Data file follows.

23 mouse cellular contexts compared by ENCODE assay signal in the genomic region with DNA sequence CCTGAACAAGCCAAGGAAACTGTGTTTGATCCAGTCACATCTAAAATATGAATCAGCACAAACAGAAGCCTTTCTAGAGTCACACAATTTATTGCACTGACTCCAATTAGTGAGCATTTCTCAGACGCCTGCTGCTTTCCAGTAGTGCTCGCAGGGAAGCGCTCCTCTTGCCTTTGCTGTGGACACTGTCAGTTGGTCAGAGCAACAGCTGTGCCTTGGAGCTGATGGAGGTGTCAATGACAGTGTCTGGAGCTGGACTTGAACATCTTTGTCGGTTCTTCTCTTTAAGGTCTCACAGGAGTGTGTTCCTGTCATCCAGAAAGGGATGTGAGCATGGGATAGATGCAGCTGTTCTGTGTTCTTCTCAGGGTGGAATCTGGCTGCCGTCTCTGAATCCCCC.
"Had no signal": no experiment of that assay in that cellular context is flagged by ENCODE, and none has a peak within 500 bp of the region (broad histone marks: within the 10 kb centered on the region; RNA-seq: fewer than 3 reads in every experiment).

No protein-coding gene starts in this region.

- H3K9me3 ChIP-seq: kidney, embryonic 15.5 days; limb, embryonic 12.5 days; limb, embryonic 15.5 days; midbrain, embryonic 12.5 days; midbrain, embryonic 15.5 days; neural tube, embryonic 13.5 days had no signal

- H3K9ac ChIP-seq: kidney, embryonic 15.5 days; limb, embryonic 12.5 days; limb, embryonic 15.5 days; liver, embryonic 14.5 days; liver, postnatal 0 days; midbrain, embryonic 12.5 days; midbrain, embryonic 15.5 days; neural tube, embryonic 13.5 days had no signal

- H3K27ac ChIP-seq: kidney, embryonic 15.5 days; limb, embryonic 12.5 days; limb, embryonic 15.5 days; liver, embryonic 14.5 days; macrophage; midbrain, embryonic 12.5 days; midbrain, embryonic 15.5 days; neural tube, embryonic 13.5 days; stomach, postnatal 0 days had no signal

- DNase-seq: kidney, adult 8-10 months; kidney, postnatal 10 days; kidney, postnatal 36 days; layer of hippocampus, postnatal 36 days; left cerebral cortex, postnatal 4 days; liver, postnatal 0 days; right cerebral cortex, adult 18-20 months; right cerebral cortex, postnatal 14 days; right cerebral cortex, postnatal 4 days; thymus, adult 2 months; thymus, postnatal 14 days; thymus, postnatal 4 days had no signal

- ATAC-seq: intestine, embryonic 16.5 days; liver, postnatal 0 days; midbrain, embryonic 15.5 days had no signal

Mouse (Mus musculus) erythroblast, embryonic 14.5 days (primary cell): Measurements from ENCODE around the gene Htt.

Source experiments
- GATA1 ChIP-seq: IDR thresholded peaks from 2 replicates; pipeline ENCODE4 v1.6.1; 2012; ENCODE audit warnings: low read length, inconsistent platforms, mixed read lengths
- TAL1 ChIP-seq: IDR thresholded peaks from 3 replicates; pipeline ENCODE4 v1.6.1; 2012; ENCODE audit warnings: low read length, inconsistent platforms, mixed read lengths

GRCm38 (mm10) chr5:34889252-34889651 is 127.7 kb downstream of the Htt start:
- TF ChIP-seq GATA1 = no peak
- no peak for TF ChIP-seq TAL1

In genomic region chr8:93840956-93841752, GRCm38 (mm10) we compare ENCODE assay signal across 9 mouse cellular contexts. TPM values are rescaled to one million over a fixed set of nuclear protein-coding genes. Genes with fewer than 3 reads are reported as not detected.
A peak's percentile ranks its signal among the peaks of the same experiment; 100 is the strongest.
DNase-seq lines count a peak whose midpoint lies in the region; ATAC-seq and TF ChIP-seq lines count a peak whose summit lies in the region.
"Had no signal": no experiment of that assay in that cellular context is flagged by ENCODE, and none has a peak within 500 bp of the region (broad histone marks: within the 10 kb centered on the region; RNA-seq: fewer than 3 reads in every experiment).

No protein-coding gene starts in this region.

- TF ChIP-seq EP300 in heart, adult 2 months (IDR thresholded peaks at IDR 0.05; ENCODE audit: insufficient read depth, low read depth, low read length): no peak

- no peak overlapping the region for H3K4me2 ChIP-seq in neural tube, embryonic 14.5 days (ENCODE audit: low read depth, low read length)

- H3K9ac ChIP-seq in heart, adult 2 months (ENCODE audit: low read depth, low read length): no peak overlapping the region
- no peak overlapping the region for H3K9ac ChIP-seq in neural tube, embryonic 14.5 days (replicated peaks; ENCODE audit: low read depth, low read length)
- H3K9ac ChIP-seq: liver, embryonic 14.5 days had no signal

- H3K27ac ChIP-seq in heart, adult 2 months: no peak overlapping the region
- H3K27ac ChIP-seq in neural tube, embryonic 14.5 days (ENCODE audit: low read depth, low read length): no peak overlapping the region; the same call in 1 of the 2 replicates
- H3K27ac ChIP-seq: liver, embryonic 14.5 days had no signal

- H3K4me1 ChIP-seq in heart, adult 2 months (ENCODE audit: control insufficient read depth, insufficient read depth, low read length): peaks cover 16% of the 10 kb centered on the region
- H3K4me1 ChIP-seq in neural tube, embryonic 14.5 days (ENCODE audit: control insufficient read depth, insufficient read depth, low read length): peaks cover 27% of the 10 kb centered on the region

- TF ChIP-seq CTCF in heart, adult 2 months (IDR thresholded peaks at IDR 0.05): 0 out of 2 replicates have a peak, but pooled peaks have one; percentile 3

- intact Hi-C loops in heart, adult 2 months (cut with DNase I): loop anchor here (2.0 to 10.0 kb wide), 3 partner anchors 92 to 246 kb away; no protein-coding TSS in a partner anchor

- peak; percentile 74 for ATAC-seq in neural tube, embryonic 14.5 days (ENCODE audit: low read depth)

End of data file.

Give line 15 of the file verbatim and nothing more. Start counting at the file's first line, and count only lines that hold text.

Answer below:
- no peak for TF ChIP-seq TAL1